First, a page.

This accidental fluorescence allowed researchers to notice that metal objects in the tube, such as the anode, cast a shadow on the tube wall. They realized that something must be travelling down the tube from cathode to anode, to cast the shadow. In 1896, Eugen Goldstein proved that they came from the cathode, and named them cathode rays.

At the time, atoms were the smallest particles known, the electron was unknown, and what carried electric currents was a mystery. Many ingenious types of Crookes tubes were built to determine the properties of cathode rays (see below). The high energy beams of pure electrons in the tubes revealed their properties much better than electrons flowing in wires. The colorful glowing tubes were also popular in public lectures to demonstrate the mysteries of the new science of electricity. Decorative tubes were made with fluorescent minerals, or butterfly figures painted with fluorescent paint, sealed inside. When power was applied, the fluorescent materials lit up with many glowing colors.

In 1895, Wilhelm Röntgen discovered x-rays emanating from Crookes tubes. The medical use of x-rays for taking pictures of the inside of the body was immediately apparent, the first practical application for Crookes tubes.

Crookes tubes were unreliable and tempramental. Both the energy and the quantity of cathode rays produced depended on the pressure of residual gas in the tube. Over time the gas was absorbed by the walls of the tube, reducing the pressure in the tube. This reduced the amount of cathode rays produced and caused the voltage across the tube to increase, creating 'harder' more energetic cathode rays. Soon the pressure got so low the tube stopped working entirely.

The electronic vacuum tubes invented later around 1906 operate at a still lower pressure, at which there are so few gas molecules that they don't conduct by ionization. Instead, they use a more reliable and controllable source of electrons, thermionic emission by a heated filament.

The technology of manipulating electron beams pioneered in Crookes tubes was applied practically in the design of vacuum tubes, and particularly in the invention of the cathode ray tube by Ferdinand Braun in 1897.

Discovery of x-rays

When the voltage applied to a Crookes tube is high enough, around 5,000 volts or greater, it can accelerate the electrons to a fast enough velocity to create x-rays when they hit the anode or the glass wall of the tube. In fact, the fluorescence of the tube's wall which revealed cathode rays may be partly caused by low energy x-rays created in the glass. Many early Crookes tubes undoubtedly generated x-rays, and early researchers such as Ivan Pulyui had noticed that they could make foggy marks on nearby unexposed photographic plates. On November 8, 1895, Wilhelm Röntgen was operating a Crookes tube covered with black cardboard when he noticed a nearby fluorescent screen faintly glowing. He realized that some unknown invisible rays from the tube were able to pass through the cardboard and make the screen fluoresce. He found that they could pass through books and papers on his desk. Röntgen began to investigate the rays full time, and on December 28, 1895 published the first paper on x-rays. He received the first Nobel Prize in physics for his discovery.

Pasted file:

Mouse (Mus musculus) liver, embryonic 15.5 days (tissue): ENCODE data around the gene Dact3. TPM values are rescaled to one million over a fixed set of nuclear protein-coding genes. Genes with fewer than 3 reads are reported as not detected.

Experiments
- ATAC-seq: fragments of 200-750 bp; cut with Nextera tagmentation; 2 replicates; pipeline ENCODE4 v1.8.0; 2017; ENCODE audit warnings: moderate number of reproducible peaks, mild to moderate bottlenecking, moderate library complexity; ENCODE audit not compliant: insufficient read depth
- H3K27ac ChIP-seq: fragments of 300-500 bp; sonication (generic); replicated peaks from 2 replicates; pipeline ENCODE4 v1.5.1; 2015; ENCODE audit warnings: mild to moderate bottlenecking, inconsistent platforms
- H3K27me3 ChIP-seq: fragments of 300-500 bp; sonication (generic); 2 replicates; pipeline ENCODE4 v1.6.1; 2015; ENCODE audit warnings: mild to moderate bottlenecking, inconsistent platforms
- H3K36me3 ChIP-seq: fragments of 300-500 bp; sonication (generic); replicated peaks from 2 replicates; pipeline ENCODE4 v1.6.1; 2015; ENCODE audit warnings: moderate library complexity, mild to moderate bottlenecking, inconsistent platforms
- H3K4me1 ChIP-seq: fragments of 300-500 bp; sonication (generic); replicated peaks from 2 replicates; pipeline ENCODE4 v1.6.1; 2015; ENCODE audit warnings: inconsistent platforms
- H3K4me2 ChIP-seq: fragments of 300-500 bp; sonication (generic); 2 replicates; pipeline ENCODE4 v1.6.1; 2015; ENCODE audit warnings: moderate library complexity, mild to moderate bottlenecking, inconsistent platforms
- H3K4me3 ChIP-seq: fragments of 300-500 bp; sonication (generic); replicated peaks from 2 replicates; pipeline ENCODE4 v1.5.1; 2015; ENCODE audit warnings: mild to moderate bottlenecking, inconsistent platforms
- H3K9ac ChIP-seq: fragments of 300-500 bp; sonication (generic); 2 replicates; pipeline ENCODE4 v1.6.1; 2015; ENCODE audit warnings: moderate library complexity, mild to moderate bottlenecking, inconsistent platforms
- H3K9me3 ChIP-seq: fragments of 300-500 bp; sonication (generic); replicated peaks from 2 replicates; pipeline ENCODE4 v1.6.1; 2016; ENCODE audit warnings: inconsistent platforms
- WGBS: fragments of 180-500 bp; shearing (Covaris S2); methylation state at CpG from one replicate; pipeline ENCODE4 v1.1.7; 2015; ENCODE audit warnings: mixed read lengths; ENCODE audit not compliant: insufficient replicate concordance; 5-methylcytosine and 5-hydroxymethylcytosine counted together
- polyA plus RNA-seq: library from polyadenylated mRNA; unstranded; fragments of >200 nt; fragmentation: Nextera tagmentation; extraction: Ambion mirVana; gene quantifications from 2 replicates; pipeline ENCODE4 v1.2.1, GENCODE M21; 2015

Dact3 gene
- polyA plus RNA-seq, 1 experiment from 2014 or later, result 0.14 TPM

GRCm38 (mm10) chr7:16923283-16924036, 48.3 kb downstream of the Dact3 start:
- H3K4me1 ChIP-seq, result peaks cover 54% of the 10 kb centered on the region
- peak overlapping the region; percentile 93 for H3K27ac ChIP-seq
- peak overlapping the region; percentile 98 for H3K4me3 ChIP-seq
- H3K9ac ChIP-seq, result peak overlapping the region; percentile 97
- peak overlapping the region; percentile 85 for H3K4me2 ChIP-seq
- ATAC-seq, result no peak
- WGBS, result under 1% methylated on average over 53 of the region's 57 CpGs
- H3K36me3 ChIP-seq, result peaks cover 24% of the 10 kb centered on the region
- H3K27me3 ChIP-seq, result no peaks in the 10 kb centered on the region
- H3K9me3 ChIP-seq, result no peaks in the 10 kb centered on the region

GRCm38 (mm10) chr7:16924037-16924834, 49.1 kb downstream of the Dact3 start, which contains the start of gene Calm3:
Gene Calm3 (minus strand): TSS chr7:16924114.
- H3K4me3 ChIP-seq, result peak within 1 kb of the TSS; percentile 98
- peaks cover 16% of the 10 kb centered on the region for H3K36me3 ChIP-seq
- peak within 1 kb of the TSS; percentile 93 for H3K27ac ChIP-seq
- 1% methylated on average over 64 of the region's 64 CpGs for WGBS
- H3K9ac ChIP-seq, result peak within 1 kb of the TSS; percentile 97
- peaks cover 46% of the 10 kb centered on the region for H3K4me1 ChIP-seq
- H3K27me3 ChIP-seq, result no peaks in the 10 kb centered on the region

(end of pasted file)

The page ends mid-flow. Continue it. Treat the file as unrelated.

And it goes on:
The medical applications of x-rays created the first practical use for Crookes tubes, and workshops began manufacturing specialized Crookes tubes to generate x-rays, the first x-ray tubes. The anode was made of a heavy metal, usually platinum, which generated more x-rays, and was tilted at an angle to the cathode, so the x-rays would radiate through the side of the tube. The cathode had a concave spherical surface which focused the electrons into a small spot around 1 mm in diameter on the anode, in order to approximate a point source of x-rays, which gave the sharpest radiographs. These cold cathode type x-ray tubes were used until about 1920, when they were superseded by the hot cathode Coolidge x-ray tube.

Experiments with Crookes tubes

Crookes tubes were used in dozens of experiments to try to find out what cathode rays were. There were two theories: Crookes and Cromwell Varley believed they were 'corpuscles' or 'radiant matter', that is, electrically charged atoms. German researchers E. Wiedemann, Heinrich Hertz, and Eugen Goldstein believed they were 'aether vibrations', some new form of electromagnetic waves, and were separate from what carried the current through the tube. The debate continued until J. J. Thompson measured their mass, proving they were a previously unknown negatively charged particle, which he named electron.

Maltese cross

Juliusz Plücker in 1869 built an anode shaped like a Maltese Cross in the tube. It was hinged, so it could fold down against the floor of the tube. When the tube was turned on, it cast a sharp cross-shaped shadow on the fluorescence on the back face of the tube, showing that the rays moved in straight lines. After a while the fluorescence would get 'tired' and decrease. If the cross was folded down out of the path of the rays, it no longer cast a shadow, and the previously shadowed area would fluoresce stronger than the area around it.

Deflection by electric fields